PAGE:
2. Read something you’ve never read before: new author, new genre, whatever.
  3. Play with a child (or a bunch of children)yerin park sled Continue reading

When to Let Others Read Your Writing (and When Not to)

Writing is usually a solitary endeavor.

But if you hope to have readers one day, who will be the first? When is your work good enough to share?when to share your writing

I doubt that any piece is ever “good enough,” especially if you ask its writer.  You could revise forever–many do, since there’s no progress bar, no flashing neon sign that tells you “THIS IS AS GOOD AS THIS STORY IS GOING TO GET.”

That said, there are few things more nerve-wracking than sharing a draft with someone you admire and respect.  Share too soon and you risk a blow to your confidence, and you forfeit your chance to really get the story settled.  On the other hand, if you refuse to let others read your work, it will undoubtedly suffer.  There comes a point when you are way too close to your story to be able to consider it objectively.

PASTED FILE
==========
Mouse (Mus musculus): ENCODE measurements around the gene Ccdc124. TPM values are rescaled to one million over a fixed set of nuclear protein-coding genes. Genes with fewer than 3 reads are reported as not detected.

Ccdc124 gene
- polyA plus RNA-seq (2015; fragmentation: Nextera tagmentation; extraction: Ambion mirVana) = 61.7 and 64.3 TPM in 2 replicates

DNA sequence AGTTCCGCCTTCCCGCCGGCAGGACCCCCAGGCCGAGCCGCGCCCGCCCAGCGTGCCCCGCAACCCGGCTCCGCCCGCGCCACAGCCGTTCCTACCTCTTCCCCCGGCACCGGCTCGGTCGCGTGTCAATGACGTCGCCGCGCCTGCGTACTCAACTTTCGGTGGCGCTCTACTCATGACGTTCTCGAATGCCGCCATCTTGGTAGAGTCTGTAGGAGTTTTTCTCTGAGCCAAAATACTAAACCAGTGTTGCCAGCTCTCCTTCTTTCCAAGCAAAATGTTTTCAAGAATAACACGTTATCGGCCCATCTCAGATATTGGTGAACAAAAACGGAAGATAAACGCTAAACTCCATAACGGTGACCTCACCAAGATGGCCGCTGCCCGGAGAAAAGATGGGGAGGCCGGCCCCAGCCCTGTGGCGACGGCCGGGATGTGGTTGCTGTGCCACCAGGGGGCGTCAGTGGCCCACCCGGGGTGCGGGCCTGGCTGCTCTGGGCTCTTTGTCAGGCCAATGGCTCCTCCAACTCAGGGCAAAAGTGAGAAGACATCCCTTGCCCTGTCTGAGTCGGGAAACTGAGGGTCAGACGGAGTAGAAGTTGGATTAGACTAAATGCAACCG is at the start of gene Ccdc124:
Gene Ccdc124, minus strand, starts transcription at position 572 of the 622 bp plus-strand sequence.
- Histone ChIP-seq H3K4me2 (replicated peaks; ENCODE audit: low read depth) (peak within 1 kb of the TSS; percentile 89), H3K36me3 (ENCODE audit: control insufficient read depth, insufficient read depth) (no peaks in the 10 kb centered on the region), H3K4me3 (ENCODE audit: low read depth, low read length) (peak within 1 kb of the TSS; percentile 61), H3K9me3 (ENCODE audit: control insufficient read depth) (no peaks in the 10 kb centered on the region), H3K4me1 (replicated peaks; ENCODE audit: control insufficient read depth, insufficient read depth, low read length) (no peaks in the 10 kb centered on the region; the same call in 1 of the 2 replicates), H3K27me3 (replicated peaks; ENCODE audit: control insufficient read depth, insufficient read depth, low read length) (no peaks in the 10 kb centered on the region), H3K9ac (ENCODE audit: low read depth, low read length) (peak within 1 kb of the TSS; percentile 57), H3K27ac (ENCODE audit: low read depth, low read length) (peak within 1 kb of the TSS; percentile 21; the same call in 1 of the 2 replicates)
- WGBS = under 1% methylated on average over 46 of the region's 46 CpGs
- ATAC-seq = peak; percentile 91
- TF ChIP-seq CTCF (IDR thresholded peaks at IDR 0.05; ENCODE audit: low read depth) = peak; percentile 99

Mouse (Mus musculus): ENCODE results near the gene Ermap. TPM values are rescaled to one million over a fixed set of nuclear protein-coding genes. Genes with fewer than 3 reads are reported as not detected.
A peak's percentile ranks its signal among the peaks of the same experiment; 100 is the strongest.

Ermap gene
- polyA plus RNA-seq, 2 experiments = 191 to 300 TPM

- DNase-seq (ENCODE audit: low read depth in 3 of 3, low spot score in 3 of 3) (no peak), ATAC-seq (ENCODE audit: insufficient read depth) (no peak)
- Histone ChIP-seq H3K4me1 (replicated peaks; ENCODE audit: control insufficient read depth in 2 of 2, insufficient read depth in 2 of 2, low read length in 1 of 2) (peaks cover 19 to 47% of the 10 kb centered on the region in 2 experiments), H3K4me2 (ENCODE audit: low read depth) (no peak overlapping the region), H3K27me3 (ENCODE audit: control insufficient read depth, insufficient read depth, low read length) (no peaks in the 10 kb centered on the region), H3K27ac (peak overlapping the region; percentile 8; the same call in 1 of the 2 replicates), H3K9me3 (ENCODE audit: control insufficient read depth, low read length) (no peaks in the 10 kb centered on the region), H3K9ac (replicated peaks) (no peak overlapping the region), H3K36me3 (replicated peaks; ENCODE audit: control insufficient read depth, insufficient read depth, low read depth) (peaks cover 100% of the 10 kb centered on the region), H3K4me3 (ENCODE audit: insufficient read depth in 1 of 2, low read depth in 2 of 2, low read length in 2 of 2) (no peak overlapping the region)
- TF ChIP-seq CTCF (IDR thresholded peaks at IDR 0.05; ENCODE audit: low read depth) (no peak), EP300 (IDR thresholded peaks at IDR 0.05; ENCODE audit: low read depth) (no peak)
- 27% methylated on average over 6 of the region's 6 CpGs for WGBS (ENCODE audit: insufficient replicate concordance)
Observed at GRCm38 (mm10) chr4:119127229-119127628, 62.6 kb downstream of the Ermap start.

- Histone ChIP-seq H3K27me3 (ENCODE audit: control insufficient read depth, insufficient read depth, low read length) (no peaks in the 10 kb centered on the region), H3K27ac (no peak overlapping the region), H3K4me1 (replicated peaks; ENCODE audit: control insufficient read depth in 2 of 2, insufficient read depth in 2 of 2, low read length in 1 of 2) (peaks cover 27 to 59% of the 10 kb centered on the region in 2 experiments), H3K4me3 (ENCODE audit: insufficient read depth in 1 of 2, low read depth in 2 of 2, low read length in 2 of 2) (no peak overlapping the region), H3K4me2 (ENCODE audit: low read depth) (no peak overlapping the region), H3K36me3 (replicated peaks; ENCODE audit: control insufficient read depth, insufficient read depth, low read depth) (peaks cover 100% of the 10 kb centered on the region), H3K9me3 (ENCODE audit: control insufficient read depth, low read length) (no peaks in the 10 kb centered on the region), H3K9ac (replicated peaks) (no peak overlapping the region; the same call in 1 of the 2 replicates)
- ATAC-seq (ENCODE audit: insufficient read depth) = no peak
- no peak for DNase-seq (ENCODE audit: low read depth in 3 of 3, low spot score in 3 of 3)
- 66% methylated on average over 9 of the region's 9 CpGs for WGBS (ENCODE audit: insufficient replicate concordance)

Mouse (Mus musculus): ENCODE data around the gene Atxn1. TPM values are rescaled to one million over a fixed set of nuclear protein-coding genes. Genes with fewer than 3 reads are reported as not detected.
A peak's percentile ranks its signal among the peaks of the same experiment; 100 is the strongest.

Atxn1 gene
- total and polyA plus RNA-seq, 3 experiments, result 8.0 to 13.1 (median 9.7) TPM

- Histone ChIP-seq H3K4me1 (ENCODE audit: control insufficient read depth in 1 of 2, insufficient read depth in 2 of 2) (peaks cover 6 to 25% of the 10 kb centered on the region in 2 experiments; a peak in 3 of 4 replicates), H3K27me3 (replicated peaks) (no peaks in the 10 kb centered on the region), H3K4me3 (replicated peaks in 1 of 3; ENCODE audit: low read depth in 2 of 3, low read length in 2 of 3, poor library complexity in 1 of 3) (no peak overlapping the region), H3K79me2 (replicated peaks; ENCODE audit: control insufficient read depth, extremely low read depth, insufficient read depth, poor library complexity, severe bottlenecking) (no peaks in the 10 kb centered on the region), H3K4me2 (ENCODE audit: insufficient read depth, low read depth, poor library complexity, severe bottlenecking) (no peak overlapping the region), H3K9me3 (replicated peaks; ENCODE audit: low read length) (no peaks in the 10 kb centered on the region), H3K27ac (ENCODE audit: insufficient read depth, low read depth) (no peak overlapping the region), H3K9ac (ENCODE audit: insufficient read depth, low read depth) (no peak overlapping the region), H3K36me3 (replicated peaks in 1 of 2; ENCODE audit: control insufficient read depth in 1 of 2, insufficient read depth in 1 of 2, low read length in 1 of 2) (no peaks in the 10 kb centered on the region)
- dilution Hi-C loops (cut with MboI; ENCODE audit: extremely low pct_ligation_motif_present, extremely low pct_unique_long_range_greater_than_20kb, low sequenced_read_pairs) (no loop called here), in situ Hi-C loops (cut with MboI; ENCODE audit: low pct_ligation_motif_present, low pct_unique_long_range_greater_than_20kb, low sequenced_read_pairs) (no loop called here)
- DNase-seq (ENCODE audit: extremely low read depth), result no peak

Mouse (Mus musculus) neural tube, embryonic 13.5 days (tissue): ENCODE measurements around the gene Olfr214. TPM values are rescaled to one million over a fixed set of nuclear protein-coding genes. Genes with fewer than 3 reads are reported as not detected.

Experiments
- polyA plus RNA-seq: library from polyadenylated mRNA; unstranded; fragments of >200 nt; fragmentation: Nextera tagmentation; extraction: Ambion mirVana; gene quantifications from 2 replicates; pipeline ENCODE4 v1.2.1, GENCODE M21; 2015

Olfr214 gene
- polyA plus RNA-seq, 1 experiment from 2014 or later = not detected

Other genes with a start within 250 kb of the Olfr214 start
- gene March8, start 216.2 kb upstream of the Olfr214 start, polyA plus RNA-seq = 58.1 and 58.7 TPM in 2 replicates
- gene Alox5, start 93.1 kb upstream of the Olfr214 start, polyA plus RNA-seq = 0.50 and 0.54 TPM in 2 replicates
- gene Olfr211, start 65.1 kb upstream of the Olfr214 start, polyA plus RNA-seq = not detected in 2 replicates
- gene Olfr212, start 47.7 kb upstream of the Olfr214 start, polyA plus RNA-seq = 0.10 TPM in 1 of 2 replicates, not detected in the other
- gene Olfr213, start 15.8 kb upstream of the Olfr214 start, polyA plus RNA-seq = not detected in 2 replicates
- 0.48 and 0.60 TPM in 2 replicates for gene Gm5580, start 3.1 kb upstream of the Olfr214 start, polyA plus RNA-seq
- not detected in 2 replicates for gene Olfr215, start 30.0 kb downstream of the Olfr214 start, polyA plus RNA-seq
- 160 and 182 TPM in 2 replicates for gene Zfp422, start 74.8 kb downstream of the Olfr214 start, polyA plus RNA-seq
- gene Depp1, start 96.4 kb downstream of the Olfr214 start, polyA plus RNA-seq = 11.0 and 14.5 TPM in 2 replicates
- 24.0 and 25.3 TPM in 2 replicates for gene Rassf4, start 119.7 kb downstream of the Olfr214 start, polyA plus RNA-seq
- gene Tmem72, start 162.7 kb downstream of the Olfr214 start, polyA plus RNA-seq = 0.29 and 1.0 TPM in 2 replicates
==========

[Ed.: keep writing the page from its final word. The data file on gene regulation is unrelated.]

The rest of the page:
Consult this little guide to make sure you’re good and ready to let others read your writing, and that you’re sharing it for the right reasons:

Continue reading

12 Ways to Start Writing Again

More than two weeks ago, I finished up a one-act play–I did the final edit, hit the deadline, then heartily congratulated myself.
12 Ways to Start Writing Again

In the days leading up to the deadline, I was writing 3+ hours each day in order to get the thing done (yes, I procrastinated a bit).  Once the piece was complete, a short reprieve from writing seemed to be in order.  My current internship started the following day, and now that few days has grown into nearly 3 weeks.  Not cool. Continue reading